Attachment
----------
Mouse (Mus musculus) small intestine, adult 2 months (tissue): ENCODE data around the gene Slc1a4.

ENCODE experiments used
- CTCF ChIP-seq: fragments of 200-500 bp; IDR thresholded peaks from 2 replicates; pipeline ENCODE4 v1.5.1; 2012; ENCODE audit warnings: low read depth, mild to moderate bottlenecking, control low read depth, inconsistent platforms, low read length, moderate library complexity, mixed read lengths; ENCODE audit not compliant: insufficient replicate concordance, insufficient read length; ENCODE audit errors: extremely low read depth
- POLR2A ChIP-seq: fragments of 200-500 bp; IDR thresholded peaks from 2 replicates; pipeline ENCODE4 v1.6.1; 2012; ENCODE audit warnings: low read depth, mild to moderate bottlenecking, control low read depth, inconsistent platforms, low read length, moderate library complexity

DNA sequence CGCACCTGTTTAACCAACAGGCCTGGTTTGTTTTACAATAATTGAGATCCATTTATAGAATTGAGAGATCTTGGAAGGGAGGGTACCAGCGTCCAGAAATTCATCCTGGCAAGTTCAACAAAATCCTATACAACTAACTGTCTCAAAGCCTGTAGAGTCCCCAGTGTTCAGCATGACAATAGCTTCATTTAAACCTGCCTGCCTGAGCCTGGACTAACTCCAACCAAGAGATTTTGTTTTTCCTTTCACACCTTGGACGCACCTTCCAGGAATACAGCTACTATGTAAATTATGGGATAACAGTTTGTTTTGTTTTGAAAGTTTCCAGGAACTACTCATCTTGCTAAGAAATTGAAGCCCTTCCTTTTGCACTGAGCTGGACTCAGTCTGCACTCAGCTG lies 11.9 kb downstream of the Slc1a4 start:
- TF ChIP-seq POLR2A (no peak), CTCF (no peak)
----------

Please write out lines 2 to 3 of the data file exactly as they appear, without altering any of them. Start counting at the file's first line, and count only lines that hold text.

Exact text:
ENCODE experiments used
- CTCF ChIP-seq: fragments of 200-500 bp; IDR thresholded peaks from 2 replicates; pipeline ENCODE4 v1.5.1; 2012; ENCODE audit warnings: low read depth, mild to moderate bottlenecking, control low read depth, inconsistent platforms, low read length, moderate library complexity, mixed read lengths; ENCODE audit not compliant: insufficient replicate concordance, insufficient read length; ENCODE audit errors: extremely low read depth